EU “diversified” aid to Ukraine

It is also confronted with pressures from Washington, increasing demands of further aid by president Zelensky, and difficulties to find a united EU policy to deal with the energy crisis as countries are looking inwards to shelter their own citizens and their companies from flying prices. It should not prevent the summit to agree on demands for new sanctions pushed by Poland and the Baltic states.

Beyond civilian

But, as the war goes on, the summit is expected to move beyond its ‘civilian’ comfort zone, into the military. The success of the Ukrainian counter-offensive reinforced the power of Zelensky’s message to the West that, properly armed and trained, Ukrainian forces were able to regain territories by their own. The response of the Kremlin – partial mobilisation, plus massive attacks on infrastructures without attention to civilian casualties – paved the way for further Ukrainian requests for offensive arms and air defence systems. For months, the European assistance to the war operations was largely kept at national level, with EU voting budgets to help members to fit their bills.

The basic problem is that EU treaties do not allow the use of the normal budget for military-centered operations. Hence the agreement reached on 12 October by the 27 foreign ministers, which ought to be officialised at the 21-22 summit. They decided to twist the awkwardly named “European Peace Facility” to speed up the financing of European arms deliveries to Ukraine. This off-budget instrument acts as a kind of redistribution centre, on the basis of unanimous decision of its members, which has been seldom used since its creation in march 2021. The latest proposals are in line with the founding objective – to preserve peace, prevent conflicts and strengthen international security. But it cannot obliterate the fear of many members states that, doing so, EU has been entering a new era by putting itself at the front line of the war in Ukraine, and that the decision will open new questions, without solving previous ones.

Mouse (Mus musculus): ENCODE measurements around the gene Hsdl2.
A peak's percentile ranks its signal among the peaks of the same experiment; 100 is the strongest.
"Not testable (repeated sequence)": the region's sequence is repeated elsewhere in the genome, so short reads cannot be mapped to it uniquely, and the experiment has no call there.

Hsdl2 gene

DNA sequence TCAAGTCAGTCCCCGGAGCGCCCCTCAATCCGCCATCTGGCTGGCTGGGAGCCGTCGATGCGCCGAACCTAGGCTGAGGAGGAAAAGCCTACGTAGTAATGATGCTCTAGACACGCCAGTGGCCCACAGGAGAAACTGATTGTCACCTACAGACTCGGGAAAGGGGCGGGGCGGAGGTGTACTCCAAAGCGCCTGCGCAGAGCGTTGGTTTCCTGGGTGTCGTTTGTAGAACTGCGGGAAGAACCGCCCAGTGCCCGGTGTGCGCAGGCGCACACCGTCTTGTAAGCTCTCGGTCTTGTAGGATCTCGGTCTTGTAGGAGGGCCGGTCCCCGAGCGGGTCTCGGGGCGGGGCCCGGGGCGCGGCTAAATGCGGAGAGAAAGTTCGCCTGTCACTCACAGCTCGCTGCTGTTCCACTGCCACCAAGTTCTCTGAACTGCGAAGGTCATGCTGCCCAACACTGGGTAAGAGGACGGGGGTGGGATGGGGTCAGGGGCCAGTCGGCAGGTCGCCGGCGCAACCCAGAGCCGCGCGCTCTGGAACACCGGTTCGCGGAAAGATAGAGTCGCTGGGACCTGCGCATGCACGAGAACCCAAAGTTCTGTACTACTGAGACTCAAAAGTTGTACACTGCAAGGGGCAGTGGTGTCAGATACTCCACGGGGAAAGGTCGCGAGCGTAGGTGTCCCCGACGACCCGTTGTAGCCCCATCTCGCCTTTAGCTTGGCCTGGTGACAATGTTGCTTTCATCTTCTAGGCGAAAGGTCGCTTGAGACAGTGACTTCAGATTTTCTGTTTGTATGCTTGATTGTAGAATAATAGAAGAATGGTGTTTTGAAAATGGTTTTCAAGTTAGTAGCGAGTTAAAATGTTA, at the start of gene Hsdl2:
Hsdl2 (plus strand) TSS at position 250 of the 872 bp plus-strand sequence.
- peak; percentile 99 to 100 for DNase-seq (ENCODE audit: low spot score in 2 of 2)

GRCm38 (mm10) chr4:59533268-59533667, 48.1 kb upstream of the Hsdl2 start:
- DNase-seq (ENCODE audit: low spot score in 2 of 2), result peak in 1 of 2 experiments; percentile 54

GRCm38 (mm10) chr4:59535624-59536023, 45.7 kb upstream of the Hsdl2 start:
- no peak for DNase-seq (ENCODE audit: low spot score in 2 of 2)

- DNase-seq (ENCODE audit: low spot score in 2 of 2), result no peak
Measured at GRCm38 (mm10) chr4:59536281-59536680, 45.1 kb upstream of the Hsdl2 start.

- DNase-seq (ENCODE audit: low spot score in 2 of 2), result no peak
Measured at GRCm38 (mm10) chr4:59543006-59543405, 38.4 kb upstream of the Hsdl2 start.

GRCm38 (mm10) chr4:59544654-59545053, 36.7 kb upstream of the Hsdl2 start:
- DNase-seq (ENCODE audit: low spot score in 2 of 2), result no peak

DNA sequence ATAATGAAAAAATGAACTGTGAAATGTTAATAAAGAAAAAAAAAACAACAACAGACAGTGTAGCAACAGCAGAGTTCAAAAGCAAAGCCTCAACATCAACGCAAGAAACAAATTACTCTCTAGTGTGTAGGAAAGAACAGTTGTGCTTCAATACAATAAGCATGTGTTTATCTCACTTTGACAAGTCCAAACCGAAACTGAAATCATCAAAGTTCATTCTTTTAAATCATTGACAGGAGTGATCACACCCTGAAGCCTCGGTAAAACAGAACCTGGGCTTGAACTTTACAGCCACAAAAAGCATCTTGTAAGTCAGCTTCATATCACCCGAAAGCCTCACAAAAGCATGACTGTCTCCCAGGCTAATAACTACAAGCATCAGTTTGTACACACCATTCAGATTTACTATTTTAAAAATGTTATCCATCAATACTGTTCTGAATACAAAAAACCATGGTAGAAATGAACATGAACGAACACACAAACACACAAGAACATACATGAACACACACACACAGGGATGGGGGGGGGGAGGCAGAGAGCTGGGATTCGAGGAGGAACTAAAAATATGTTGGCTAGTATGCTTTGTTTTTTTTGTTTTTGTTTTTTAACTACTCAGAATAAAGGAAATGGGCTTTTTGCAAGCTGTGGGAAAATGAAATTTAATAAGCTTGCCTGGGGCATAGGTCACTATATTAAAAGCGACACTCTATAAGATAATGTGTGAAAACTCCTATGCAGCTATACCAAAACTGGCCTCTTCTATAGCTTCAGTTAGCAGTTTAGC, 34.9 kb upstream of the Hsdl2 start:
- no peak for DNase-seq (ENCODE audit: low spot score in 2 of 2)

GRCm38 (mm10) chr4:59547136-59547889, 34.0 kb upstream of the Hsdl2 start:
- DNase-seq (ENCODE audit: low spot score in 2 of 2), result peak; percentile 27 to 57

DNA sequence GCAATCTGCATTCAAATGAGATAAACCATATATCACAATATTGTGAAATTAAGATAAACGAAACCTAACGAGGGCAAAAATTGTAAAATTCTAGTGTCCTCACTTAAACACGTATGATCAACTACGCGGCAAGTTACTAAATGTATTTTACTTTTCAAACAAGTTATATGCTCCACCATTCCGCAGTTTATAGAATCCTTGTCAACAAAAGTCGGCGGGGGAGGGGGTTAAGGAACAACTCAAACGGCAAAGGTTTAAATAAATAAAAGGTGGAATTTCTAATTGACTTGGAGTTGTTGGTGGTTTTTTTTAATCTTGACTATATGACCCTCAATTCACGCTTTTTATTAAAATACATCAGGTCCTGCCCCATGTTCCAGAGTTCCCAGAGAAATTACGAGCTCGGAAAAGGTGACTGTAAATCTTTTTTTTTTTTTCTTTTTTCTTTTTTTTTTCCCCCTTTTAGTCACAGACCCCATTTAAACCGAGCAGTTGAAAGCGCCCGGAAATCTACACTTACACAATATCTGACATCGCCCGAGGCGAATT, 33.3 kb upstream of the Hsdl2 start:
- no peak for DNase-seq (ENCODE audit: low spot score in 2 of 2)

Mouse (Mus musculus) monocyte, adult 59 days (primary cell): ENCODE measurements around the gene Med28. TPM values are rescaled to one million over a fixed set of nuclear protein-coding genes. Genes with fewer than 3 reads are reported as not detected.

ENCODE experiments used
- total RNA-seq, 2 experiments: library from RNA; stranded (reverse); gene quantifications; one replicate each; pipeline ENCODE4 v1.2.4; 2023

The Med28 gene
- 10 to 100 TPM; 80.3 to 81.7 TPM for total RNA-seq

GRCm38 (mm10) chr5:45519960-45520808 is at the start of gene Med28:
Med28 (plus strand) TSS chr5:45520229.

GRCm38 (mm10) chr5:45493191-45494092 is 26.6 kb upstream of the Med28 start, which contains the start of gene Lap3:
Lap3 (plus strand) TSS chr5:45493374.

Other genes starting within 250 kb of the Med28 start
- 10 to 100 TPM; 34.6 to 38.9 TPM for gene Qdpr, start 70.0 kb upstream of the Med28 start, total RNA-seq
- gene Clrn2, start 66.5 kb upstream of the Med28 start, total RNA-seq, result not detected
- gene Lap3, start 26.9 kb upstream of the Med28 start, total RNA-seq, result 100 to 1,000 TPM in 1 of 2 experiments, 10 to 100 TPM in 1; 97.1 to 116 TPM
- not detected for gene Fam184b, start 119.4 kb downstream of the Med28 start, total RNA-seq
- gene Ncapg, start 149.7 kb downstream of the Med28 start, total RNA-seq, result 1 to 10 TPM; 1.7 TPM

Piling bills

For instance, questions about the implementation of the more spectacular decision to finance a military mission involved in the formation of Ukrainian soldiers and officers, starting with 15.000 men. And to offer a new 500 million euros to fund arms deliveries to Kiev. Nothing has been said about the already disputed location of this EU training site, nor about the discrepancy between the sums covered by the EU funding and the level of its reimbursements to members states. E.U has encouraged them to arm Ukraine, without anticipating the length of the war, and questioning the sustainable amount it can direct to Ukraine’s aid.  Today, EU donators, which are asked to do more by Brussels and Washington, have already piled up bills far over the EU pot due to cover the reimbursements, despite an increase from its initial 500 million to 1.5 billion euros. The largest supplier of arms to Ukraine, Poland, has already submitted about 2 billion receipts and smaller donors fear that money will run out before they could be reimbursed. The level of reimbursement has gone from 85 to 46% – if they are paid at all. The additional 500 million will not solve the problem.

At the moment, no-one ventured to speak about the participation – or not – of EU members states in the search by Washington and “its allies” to trace Soviet/Russian types of weapons that Ukrainian forces can use more easily, without depleting Western arsenals. The list of countries of interests includes Cambodia, Congo, Rwanda, Mexico, Columbia, Peru and others that US state secretary Antony Blinken has been touring in his “painstaking behind the scene diplomacy” according to the New York Times. It might certainly activate further deliveries to Ukraine of arms its soldiers can used without additional training, but it also risks to increase global illegal arms trade.

In the meantime, the EU has increased the political pressure on Russia. For instance, when, on 23 September, the president of the Commission Ursula von der Leyen who had been attending the General Assembly of the UN, declared that it was not the moment to negotiate a settlement in Ukraine. Or when, on 13 October, after lecturing EU ambassadors about the feebleness of their work, Josep Borrell, the head of EU external relations office, warned Moscow that its forces would be “annihilated” by the West if it uses nuclear weaponry.

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